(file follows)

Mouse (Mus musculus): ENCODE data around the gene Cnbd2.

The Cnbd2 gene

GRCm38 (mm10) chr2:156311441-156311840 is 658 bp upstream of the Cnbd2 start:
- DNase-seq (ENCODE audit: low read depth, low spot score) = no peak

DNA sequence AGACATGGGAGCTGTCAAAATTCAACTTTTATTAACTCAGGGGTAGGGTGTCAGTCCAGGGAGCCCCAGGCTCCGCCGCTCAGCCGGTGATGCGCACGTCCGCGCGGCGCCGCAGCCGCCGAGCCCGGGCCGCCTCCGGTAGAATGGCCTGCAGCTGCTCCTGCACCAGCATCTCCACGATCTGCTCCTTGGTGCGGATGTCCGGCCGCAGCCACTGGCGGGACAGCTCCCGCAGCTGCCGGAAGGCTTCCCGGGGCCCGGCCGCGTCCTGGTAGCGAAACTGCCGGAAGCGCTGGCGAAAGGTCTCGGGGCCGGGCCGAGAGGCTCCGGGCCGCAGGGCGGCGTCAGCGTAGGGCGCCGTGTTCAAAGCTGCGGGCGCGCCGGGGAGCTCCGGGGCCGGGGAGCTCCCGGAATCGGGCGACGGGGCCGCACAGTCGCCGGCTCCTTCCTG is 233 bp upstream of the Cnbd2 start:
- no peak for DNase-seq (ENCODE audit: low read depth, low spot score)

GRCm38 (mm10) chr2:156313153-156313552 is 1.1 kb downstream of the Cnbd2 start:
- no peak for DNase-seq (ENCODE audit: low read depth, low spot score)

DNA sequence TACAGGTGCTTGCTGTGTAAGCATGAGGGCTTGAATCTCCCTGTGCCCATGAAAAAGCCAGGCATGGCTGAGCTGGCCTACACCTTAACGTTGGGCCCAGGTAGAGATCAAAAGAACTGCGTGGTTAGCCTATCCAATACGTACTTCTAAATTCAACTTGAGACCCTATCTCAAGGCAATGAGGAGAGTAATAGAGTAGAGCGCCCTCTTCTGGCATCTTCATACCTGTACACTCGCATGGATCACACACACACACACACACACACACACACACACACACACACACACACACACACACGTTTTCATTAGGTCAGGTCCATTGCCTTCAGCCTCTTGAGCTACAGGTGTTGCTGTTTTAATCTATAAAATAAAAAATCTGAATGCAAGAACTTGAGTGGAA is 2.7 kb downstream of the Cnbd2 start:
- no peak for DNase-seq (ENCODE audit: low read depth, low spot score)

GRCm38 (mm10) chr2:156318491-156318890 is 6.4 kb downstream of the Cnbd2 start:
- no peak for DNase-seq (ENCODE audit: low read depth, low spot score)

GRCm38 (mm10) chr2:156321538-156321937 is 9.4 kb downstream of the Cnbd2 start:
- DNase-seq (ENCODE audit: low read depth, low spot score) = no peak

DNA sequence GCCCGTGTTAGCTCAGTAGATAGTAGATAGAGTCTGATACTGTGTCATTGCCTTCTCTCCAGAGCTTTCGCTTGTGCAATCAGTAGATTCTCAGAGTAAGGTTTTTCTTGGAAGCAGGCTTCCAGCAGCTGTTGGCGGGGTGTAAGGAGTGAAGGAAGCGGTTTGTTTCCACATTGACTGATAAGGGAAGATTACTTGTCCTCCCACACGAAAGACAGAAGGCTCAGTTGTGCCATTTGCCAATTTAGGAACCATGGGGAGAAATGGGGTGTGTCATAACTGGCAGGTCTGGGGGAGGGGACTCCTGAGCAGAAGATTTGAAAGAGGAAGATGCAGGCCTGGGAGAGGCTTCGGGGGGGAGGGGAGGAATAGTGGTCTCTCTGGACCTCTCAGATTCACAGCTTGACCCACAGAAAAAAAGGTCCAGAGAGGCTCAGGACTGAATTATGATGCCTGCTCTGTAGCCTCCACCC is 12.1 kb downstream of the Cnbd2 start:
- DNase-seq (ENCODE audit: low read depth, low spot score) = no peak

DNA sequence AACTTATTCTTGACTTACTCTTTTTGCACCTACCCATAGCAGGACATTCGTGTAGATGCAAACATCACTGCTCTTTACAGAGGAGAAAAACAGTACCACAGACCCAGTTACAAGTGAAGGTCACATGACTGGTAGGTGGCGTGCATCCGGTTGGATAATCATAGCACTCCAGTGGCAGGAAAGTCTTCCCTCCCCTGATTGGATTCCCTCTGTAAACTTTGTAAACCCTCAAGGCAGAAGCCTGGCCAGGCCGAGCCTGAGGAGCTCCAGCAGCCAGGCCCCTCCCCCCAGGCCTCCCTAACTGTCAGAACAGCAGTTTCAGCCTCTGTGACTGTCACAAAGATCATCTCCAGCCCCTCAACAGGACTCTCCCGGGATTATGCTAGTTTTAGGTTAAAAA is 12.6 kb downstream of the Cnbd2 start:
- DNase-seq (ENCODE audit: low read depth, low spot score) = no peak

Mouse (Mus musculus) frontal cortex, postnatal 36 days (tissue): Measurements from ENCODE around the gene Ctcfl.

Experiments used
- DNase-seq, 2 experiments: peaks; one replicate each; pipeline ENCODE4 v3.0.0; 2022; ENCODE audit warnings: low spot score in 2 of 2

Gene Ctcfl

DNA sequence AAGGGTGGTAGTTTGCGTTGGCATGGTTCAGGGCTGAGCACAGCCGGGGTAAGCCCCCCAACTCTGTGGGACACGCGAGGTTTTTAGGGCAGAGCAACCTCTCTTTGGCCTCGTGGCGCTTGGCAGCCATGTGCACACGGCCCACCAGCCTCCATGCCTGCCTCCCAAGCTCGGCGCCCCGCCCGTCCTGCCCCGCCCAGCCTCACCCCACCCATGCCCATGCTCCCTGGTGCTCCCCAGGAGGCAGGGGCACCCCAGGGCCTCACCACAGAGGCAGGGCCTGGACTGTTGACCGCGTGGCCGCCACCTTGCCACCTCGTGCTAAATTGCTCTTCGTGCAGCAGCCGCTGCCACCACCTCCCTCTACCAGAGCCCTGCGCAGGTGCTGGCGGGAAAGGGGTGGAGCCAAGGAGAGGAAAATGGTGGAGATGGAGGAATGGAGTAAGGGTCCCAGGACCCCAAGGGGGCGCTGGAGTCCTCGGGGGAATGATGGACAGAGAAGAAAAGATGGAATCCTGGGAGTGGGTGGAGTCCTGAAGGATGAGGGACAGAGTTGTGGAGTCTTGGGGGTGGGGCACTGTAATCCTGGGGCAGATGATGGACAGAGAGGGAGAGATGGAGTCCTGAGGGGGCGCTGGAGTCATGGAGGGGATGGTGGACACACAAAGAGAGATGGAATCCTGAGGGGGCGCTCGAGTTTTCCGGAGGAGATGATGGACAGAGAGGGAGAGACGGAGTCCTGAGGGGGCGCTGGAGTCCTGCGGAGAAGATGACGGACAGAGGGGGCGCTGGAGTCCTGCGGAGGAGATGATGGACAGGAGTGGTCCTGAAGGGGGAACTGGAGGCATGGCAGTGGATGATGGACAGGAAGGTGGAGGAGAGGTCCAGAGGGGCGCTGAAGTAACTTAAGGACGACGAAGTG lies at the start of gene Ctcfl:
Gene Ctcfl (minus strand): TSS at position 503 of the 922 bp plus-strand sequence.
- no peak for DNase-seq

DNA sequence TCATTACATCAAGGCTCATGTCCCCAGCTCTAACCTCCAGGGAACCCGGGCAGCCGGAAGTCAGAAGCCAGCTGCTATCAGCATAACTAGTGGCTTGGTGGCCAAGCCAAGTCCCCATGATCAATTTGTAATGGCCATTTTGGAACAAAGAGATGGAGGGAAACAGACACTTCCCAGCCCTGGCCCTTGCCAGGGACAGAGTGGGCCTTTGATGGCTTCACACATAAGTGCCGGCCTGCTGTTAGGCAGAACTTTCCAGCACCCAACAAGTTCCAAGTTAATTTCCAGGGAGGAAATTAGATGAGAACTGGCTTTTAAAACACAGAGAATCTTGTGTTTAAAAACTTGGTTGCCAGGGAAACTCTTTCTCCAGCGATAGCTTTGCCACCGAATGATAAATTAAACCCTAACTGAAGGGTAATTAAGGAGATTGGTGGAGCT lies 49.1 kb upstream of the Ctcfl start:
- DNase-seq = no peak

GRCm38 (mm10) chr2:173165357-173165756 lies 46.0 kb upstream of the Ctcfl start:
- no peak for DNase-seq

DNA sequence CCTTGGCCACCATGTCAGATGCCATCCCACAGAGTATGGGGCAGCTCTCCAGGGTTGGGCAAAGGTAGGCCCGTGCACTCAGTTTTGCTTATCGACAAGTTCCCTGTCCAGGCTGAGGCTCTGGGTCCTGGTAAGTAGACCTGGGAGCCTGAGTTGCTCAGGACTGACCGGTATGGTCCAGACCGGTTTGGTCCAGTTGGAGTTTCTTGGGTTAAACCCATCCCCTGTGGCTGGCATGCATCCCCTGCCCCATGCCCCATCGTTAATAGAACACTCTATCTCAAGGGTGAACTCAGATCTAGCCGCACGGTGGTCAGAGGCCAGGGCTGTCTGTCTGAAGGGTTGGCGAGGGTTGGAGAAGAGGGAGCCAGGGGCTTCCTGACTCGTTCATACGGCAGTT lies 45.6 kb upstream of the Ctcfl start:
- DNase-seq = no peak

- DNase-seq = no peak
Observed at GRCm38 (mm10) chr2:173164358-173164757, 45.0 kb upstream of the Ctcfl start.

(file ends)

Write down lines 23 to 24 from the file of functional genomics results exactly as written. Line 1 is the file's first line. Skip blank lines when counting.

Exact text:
DNA sequence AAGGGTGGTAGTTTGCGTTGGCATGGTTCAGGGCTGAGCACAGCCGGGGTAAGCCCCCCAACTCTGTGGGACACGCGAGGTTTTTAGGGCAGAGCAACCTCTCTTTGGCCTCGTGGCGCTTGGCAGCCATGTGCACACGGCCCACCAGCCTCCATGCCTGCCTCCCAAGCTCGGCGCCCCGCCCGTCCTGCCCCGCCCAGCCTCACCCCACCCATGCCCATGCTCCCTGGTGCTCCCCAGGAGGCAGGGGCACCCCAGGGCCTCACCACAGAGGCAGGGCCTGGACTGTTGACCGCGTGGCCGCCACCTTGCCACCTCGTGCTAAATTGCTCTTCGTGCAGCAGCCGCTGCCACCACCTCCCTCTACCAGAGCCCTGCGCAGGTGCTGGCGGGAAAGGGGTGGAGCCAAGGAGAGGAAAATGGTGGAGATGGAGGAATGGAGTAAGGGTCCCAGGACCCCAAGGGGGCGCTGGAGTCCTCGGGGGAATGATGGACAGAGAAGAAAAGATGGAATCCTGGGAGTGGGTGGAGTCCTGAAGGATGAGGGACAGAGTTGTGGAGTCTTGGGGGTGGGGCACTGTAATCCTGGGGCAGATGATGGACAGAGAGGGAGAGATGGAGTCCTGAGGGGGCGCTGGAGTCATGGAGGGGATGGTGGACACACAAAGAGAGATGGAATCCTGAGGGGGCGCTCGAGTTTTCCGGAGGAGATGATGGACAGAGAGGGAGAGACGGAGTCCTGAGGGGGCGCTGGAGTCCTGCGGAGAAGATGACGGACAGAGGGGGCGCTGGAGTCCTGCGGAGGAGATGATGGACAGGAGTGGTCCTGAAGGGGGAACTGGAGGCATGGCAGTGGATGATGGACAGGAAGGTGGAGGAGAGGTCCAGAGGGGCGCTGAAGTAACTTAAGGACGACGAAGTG lies at the start of gene Ctcfl:
Gene Ctcfl (minus strand): TSS at position 503 of the 922 bp plus-strand sequence.